[11] In this vegetation type at our study site, there was distinct seasonality in litterfall. Litterfall observed at 25 locations from 14 July (195 DOY) to 18 December (352 DOY) 2003 is shown in Figure 2. Litterfall was concentrated from October to November, and LAI decreased rapidly during this period [Hirata et al., 2007]. This distinct seasonality in the input of fresh leaf litter to the soil system would lead to seasonal changes in the composition of the respiration substrates and, as a result, may influence the δ13C of heterotrophic respiration.

Figure 2.

Litterfall observed at 25 locations from 14 July (195 DOY) to 18 December (352 DOY) 2003.

[12] Our observations began in July 2002 and ended at the beginning of September 2004 because of extensive damage caused to the forest by typhoon 200418. In the typhoon event, more than 90% of trees were broken in the trunk part or pulled out by the root. The forest canopy had lost and the soil was disturbed seriously. The ecosystem in the site no longer has characteristics as a forest. Hence we abandoned further research at the site.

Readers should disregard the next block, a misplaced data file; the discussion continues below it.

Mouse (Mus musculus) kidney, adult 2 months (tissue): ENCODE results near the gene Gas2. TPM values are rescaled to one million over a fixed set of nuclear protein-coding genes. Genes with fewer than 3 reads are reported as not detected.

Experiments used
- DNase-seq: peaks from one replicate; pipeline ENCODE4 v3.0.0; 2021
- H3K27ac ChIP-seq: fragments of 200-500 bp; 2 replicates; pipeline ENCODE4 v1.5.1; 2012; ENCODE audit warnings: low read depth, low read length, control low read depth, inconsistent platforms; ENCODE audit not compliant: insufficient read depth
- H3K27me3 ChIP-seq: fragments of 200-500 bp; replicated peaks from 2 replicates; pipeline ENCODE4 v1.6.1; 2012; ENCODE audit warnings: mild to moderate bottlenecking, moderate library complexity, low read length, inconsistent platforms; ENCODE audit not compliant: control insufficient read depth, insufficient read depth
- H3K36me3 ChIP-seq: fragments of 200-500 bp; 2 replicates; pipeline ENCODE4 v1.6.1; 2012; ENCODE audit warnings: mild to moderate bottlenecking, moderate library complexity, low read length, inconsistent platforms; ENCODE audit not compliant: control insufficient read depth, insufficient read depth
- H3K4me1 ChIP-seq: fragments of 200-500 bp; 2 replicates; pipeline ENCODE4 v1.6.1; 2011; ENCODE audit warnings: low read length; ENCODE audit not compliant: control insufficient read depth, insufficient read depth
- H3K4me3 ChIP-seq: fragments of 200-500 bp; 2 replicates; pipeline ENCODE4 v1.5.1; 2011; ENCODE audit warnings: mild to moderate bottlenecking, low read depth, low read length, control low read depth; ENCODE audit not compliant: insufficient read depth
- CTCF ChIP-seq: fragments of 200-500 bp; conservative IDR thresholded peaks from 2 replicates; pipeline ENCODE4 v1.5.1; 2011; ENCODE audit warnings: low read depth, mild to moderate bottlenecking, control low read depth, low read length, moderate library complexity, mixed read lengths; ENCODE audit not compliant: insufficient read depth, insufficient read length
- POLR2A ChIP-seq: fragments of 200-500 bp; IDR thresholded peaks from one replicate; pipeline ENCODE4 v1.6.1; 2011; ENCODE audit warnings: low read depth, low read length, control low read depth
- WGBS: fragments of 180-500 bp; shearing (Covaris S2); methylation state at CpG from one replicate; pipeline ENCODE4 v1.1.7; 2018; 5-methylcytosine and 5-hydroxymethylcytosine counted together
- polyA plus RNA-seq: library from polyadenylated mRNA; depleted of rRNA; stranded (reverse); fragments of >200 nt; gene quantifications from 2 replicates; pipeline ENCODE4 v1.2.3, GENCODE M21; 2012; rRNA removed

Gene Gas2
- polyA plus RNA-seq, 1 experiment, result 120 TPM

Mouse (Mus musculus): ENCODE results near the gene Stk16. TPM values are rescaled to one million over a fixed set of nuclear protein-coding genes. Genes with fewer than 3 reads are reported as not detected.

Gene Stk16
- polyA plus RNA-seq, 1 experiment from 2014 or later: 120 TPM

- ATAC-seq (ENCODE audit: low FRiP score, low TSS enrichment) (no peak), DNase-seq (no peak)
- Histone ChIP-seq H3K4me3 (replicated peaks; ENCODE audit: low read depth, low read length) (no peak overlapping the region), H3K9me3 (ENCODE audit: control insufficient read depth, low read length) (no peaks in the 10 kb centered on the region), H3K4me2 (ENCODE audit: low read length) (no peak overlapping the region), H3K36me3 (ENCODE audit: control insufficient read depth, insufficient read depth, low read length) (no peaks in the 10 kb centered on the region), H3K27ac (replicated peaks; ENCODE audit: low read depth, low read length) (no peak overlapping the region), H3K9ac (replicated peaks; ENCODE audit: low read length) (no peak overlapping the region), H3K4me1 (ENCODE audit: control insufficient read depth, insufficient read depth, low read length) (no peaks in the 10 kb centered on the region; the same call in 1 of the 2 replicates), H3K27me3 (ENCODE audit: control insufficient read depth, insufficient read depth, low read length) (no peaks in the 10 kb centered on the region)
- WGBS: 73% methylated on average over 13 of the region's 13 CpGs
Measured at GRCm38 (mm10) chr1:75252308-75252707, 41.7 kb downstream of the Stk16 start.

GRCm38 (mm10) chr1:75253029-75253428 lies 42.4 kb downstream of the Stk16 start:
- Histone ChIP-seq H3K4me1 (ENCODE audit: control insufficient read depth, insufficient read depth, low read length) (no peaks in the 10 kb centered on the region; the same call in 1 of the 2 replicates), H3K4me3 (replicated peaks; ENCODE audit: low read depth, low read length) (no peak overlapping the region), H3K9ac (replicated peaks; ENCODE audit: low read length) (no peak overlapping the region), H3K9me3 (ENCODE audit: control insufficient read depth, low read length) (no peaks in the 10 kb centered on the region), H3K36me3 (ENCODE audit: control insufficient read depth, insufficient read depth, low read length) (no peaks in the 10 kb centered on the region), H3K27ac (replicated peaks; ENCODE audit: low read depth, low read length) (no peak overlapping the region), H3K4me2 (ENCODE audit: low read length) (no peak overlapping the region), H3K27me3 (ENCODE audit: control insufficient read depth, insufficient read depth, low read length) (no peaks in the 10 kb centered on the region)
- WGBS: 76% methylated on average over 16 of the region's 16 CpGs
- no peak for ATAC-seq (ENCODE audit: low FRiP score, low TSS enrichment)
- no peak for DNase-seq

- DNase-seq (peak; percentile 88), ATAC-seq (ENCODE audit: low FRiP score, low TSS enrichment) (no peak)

2.2. Sampling of Soil-Respired CO2

[13] The main issues in the determination of the δ13C of heterotrophic respiration are how to eliminate the influence of autotrophic (root) respiration from total soil CO2 efflux and how to determine the δ13C of soil CO2 efflux without introducing measurement artifacts [e.g., Högberg et al., 2005; Ohlsson et al., 2005].

[14] In terms of the separation of heterotrophic respiration, the usability and limitations of the major approaches have been reviewed well by Hanson et al. [2000]. Kuzyakov [2006] distinguished source of soil CO2 efflux in detail and evaluated the existing flux-partitioning approaches including root-exclusion, isotope-labeling, tree-girdling, component integration etc. All the approaches had intrinsic advantage and disadvantage, and no single, fully satisfactory flux partitioning method exist. In this study, we employed a variation of root exclusion technique called “root removal” coupled with chamber-based sampling because of its advantage in our main purpose, the long-term monitoring in natural environment.